News Release

Israel’s Invention of Hijacking and its “Sacred Terrorism”

CNN reports: “Did Belarus ‘hijack’ a civilian airliner to detain an activist?” Polish Prime Minister Mateusz Morawiecki claimed Sunday: “Hijacking of a civilian plane is an unprecedented act of state terrorism. It cannot go unpunished.” Such charges have been echoed by other officials and media, but the statement is inaccurate — Israel originated the practice in 1954 and suffered no legal consequence, see below.

BEAU GROSSCUP, bgrosscup@csuchico.edu
Grosscup is professor emeritus at the department of political science at California State University, Chico. He is author of several books on terrorism, including Terrorism and Strategic Terror: The Politics and Ethics of Aerial BombardmentHis latest book is Tell Them What You Want, co-authored with Laverne Merritt-Gordon.

He said today: “The U.S. government is demanding an international investigation here while refusing one for the horrific bombing of Gaza by Israel. It is another instance that the oft quoted ‘one person’s terrorist is another person’s freedom fighter’ is a vacuous statement. The U.S. government (and its allies) ‘owns’ the concept terrorism, meaning it tells the global community who the terrorists are and who the freedom fighters are, and has the power to make that distinction meaningful in policy, law, practice, and public opinion.”

Jeremy Scahill tweeted: “If the reports are accurate, Lukashenko’s government forcing this plane to land in an effort to arrest a dissident is a terrible crime. Interesting to contrast this with the Obama admin. forcing Evo Morales’s plane to land in 2013 in an effort to arrest a US dissident, [NSA whistleblower Edward] @Snowden.” See by John Pilger: “Forcing down Evo Morales’s plane was an act of air piracy.”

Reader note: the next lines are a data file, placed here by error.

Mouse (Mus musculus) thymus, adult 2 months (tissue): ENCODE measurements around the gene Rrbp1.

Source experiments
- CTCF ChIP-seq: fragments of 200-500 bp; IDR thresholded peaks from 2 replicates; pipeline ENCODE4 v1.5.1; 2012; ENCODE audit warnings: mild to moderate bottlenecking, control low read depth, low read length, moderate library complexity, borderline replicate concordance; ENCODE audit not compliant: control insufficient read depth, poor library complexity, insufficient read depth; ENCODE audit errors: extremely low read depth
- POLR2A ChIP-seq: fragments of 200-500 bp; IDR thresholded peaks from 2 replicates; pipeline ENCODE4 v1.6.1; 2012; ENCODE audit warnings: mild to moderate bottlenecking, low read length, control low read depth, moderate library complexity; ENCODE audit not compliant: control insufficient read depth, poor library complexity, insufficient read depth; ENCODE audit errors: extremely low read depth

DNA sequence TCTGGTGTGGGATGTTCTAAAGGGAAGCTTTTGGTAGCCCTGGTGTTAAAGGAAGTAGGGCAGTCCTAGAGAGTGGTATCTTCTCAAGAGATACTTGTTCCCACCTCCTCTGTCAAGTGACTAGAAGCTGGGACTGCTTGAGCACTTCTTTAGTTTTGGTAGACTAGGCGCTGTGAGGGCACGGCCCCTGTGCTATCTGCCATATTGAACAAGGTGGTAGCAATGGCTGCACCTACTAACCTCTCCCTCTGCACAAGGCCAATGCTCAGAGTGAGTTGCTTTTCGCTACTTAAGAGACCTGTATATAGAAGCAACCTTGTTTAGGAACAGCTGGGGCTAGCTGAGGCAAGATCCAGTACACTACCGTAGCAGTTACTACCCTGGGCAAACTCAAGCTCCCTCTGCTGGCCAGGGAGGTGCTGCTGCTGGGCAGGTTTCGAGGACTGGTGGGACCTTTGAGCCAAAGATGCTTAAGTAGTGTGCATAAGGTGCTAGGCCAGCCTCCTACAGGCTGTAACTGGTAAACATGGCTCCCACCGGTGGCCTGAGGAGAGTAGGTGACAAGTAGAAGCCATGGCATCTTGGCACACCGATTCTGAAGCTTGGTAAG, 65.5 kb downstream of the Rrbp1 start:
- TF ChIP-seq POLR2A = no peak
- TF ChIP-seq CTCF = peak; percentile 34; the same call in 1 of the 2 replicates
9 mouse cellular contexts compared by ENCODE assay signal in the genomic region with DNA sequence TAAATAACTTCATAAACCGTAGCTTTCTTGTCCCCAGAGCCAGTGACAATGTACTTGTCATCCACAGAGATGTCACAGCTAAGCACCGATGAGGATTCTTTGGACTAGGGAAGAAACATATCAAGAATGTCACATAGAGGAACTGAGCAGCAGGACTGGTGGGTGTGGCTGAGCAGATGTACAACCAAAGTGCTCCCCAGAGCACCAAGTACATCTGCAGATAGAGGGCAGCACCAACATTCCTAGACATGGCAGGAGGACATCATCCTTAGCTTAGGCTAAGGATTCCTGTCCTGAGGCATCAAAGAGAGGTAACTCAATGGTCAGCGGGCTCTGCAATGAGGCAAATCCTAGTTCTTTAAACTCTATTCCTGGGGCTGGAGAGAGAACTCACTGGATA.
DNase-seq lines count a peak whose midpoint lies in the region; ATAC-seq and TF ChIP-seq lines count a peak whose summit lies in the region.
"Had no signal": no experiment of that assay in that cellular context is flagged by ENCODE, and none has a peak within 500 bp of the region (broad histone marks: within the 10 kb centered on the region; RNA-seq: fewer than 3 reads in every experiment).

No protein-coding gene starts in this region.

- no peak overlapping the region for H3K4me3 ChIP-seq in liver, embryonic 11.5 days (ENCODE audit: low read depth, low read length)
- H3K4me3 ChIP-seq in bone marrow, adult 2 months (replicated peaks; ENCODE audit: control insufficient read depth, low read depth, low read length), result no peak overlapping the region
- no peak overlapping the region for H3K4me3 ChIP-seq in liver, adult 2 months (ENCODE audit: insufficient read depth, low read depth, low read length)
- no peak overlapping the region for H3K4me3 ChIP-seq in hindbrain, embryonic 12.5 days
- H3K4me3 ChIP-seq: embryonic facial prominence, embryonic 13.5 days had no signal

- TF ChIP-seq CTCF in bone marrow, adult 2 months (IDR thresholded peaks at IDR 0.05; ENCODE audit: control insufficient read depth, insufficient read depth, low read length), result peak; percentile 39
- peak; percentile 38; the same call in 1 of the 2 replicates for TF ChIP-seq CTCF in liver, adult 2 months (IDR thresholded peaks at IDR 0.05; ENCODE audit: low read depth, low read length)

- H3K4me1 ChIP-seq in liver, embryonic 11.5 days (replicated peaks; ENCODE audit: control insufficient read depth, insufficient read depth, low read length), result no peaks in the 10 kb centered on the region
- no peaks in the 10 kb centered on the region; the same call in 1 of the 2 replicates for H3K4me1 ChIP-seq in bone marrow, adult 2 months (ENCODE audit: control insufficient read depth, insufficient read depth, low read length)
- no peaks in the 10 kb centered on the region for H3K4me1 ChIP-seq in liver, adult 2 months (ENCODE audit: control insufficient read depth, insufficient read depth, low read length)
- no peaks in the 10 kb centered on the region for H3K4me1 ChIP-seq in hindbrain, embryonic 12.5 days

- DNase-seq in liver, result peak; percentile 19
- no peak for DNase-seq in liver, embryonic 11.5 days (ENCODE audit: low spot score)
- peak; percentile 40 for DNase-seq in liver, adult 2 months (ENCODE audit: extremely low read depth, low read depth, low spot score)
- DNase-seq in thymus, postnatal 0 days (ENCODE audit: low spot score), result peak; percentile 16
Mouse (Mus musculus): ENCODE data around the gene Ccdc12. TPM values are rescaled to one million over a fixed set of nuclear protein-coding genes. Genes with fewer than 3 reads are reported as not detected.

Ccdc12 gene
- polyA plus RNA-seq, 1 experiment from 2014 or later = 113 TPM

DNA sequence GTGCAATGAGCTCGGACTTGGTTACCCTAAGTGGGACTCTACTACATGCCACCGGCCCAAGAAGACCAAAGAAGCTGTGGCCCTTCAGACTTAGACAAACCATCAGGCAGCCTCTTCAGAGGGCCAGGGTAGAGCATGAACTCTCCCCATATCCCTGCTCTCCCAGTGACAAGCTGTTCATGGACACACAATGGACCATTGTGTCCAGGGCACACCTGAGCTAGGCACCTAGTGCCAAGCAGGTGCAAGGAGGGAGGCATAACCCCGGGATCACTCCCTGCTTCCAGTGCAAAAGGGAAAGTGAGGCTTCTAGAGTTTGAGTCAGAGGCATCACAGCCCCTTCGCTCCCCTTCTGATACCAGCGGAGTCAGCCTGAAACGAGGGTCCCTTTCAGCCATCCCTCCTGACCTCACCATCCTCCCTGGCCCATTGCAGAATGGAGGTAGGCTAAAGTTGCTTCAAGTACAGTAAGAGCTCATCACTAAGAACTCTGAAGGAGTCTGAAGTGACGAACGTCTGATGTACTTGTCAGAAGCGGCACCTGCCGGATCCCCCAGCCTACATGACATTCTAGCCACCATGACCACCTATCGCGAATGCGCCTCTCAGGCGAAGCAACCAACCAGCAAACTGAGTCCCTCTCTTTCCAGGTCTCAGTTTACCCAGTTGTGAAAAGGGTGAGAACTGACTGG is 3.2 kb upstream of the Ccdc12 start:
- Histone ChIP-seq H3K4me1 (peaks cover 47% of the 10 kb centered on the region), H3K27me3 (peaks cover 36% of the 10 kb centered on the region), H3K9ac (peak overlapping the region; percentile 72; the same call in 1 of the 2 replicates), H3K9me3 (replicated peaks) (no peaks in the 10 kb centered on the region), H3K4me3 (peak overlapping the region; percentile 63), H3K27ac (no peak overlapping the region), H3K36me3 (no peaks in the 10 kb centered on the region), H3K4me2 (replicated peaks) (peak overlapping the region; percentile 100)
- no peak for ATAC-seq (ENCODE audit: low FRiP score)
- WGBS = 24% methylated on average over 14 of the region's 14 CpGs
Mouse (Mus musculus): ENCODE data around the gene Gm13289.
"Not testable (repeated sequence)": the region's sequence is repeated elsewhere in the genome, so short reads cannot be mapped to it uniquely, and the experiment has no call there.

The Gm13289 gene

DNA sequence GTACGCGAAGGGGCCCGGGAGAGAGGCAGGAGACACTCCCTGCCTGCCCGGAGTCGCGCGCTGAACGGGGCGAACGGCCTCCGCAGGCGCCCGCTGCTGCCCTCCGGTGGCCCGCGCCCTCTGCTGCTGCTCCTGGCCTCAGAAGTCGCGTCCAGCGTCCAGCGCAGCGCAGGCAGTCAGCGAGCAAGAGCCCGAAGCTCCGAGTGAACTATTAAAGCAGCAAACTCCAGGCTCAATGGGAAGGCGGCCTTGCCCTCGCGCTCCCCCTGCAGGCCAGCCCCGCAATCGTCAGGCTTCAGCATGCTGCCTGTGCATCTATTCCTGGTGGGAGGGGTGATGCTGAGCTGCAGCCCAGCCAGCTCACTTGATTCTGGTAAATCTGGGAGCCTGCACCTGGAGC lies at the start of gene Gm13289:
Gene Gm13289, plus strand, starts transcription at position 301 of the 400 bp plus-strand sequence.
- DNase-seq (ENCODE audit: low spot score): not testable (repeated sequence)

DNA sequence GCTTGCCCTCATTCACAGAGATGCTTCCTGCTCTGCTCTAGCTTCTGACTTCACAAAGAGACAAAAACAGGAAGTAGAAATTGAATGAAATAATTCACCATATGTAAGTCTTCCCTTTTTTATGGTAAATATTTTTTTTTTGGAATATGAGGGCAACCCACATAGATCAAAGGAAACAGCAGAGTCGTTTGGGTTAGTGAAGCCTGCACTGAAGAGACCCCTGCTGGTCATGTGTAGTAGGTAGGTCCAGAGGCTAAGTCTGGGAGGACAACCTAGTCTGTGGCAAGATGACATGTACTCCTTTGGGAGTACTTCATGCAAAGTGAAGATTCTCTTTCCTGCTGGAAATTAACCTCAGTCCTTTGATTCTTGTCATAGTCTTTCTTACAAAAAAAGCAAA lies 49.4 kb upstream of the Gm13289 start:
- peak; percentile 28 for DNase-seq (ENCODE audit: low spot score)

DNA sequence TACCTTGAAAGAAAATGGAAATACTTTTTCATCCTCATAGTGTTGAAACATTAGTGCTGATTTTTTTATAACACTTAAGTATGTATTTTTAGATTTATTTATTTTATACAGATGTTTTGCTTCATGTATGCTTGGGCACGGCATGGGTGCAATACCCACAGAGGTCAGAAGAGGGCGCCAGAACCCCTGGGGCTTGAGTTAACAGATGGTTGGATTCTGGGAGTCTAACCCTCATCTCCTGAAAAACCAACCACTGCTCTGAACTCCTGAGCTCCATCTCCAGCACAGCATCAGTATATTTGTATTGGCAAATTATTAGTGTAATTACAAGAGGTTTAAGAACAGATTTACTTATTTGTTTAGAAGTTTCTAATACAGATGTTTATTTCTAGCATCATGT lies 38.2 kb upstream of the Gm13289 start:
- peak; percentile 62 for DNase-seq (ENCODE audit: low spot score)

Israel originated the practice of a state hijacking an airplane in 1954. On Dec. 8 of that year, five Israeli soldiers were captured in Syria, apparently retrieving eavesdropping equipment. On Dec. 12, Israeli jet fighters intercepted a Syrian civilian aircraft flying from Damascus to Egypt, claiming that the plane had violated Israeli airspace.

The following day, the New York Times reported that this “development appears to have given Israel an unexpected position of strength for negotiating the release of Syria’s prisoners.”

Gen. Moshe Dayan was then Israeli Chief of Staff. The Israeli Prime Minister, Moshe Sharett, wrote in his diary, “It is clear that Dayan’s intention…is to get hostages in order to obtain the release of our prisoners in Damascus.”

Contrary to General Dayan’s hopes, no exchange took place. Prime Minister Sharett added that the United States State Department complained that “our action was without precedent in the history of international practice.” See Israel’s Sacred Terrorism by the late Livia Rokach, which has a forward by Noam Chomsky and prefix by Naseer Aruri.